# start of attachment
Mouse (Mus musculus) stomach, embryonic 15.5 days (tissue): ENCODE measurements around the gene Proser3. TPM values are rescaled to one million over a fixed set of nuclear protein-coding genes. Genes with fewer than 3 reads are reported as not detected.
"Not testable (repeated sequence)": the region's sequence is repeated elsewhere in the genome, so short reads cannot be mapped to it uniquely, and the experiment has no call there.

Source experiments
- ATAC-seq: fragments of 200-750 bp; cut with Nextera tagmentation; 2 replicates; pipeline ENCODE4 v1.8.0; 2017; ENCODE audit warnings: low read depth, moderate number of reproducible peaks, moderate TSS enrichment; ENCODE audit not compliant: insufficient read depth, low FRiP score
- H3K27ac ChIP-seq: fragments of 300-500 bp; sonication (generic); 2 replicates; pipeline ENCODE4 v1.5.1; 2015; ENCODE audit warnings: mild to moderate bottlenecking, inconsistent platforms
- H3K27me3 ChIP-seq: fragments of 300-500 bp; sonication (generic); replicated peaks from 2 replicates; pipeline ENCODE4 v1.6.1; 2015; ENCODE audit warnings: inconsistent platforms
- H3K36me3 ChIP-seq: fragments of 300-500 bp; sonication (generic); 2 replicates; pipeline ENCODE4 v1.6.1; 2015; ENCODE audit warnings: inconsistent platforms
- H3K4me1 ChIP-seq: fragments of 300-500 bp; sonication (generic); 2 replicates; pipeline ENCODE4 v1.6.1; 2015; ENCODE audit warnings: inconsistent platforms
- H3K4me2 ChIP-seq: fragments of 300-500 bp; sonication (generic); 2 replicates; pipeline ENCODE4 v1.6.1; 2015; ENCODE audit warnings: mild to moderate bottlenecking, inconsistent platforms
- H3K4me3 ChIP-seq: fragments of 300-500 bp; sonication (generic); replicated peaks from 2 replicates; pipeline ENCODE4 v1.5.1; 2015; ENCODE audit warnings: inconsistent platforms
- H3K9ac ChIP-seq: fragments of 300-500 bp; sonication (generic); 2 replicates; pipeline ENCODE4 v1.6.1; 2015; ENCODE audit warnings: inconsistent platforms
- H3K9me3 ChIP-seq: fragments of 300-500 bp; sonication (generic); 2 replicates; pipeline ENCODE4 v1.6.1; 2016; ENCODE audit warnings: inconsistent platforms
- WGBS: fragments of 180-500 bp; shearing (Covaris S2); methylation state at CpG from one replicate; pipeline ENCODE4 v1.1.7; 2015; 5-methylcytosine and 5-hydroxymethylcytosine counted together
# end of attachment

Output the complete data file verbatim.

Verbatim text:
Mouse (Mus musculus) stomach, embryonic 15.5 days (tissue): ENCODE measurements around the gene Proser3. TPM values are rescaled to one million over a fixed set of nuclear protein-coding genes. Genes with fewer than 3 reads are reported as not detected.
"Not testable (repeated sequence)": the region's sequence is repeated elsewhere in the genome, so short reads cannot be mapped to it uniquely, and the experiment has no call there.

Source experiments
- ATAC-seq: fragments of 200-750 bp; cut with Nextera tagmentation; 2 replicates; pipeline ENCODE4 v1.8.0; 2017; ENCODE audit warnings: low read depth, moderate number of reproducible peaks, moderate TSS enrichment; ENCODE audit not compliant: insufficient read depth, low FRiP score
- H3K27ac ChIP-seq: fragments of 300-500 bp; sonication (generic); 2 replicates; pipeline ENCODE4 v1.5.1; 2015; ENCODE audit warnings: mild to moderate bottlenecking, inconsistent platforms
- H3K27me3 ChIP-seq: fragments of 300-500 bp; sonication (generic); replicated peaks from 2 replicates; pipeline ENCODE4 v1.6.1; 2015; ENCODE audit warnings: inconsistent platforms
- H3K36me3 ChIP-seq: fragments of 300-500 bp; sonication (generic); 2 replicates; pipeline ENCODE4 v1.6.1; 2015; ENCODE audit warnings: inconsistent platforms
- H3K4me1 ChIP-seq: fragments of 300-500 bp; sonication (generic); 2 replicates; pipeline ENCODE4 v1.6.1; 2015; ENCODE audit warnings: inconsistent platforms
- H3K4me2 ChIP-seq: fragments of 300-500 bp; sonication (generic); 2 replicates; pipeline ENCODE4 v1.6.1; 2015; ENCODE audit warnings: mild to moderate bottlenecking, inconsistent platforms
- H3K4me3 ChIP-seq: fragments of 300-500 bp; sonication (generic); replicated peaks from 2 replicates; pipeline ENCODE4 v1.5.1; 2015; ENCODE audit warnings: inconsistent platforms
- H3K9ac ChIP-seq: fragments of 300-500 bp; sonication (generic); 2 replicates; pipeline ENCODE4 v1.6.1; 2015; ENCODE audit warnings: inconsistent platforms
- H3K9me3 ChIP-seq: fragments of 300-500 bp; sonication (generic); 2 replicates; pipeline ENCODE4 v1.6.1; 2016; ENCODE audit warnings: inconsistent platforms
- WGBS: fragments of 180-500 bp; shearing (Covaris S2); methylation state at CpG from one replicate; pipeline ENCODE4 v1.1.7; 2015; 5-methylcytosine and 5-hydroxymethylcytosine counted together